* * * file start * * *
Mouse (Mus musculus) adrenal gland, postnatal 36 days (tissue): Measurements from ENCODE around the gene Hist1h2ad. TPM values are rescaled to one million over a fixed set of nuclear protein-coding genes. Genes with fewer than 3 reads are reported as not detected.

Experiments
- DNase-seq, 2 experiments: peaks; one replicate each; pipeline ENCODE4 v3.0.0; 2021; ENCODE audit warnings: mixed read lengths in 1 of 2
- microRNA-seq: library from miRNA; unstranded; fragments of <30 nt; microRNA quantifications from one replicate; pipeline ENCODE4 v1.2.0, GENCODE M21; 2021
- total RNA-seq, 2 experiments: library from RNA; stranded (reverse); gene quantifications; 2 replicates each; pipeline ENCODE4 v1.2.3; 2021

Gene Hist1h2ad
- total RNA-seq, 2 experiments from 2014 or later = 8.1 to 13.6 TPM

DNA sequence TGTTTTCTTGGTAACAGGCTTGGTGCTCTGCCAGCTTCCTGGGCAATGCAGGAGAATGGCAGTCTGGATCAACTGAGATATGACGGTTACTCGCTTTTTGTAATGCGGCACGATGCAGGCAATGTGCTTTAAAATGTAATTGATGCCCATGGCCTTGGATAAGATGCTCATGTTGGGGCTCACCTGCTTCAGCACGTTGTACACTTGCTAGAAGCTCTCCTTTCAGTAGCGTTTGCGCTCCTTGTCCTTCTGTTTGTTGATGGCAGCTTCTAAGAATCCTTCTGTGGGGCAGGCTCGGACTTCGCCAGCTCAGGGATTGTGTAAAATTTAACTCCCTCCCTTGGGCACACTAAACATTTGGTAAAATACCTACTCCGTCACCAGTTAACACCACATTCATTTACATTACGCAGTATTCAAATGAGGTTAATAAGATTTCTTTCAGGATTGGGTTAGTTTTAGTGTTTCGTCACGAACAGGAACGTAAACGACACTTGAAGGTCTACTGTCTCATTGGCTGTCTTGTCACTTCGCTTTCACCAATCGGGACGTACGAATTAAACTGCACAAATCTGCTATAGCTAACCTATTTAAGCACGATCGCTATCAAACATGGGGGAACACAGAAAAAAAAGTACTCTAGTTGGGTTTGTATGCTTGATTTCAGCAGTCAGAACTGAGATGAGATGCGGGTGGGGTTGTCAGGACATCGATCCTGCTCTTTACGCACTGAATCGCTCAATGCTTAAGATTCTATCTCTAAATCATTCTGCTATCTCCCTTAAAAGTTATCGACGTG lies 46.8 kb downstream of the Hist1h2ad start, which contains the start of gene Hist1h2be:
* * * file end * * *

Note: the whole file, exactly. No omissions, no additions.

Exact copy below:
Mouse (Mus musculus) adrenal gland, postnatal 36 days (tissue): Measurements from ENCODE around the gene Hist1h2ad. TPM values are rescaled to one million over a fixed set of nuclear protein-coding genes. Genes with fewer than 3 reads are reported as not detected.

Experiments
- DNase-seq, 2 experiments: peaks; one replicate each; pipeline ENCODE4 v3.0.0; 2021; ENCODE audit warnings: mixed read lengths in 1 of 2
- microRNA-seq: library from miRNA; unstranded; fragments of <30 nt; microRNA quantifications from one replicate; pipeline ENCODE4 v1.2.0, GENCODE M21; 2021
- total RNA-seq, 2 experiments: library from RNA; stranded (reverse); gene quantifications; 2 replicates each; pipeline ENCODE4 v1.2.3; 2021

Gene Hist1h2ad
- total RNA-seq, 2 experiments from 2014 or later = 8.1 to 13.6 TPM

DNA sequence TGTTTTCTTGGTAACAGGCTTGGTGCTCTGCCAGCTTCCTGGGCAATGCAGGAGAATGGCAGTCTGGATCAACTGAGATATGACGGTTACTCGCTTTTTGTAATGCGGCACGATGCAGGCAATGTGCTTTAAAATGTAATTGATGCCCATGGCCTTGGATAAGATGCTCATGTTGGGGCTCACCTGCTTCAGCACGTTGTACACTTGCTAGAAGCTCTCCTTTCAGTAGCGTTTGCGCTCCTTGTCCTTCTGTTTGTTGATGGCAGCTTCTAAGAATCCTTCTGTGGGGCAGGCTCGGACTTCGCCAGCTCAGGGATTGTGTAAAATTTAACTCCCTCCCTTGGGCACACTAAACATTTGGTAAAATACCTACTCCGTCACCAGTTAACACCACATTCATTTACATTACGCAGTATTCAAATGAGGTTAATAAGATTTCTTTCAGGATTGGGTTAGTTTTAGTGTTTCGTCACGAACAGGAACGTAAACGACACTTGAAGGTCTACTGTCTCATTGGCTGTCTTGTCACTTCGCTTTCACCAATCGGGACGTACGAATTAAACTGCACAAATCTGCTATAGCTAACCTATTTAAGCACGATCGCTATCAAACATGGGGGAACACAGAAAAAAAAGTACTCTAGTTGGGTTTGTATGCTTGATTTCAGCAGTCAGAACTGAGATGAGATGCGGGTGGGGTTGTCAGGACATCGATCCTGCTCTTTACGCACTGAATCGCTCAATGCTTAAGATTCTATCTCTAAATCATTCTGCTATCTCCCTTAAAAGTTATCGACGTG lies 46.8 kb downstream of the Hist1h2ad start, which contains the start of gene Hist1h2be: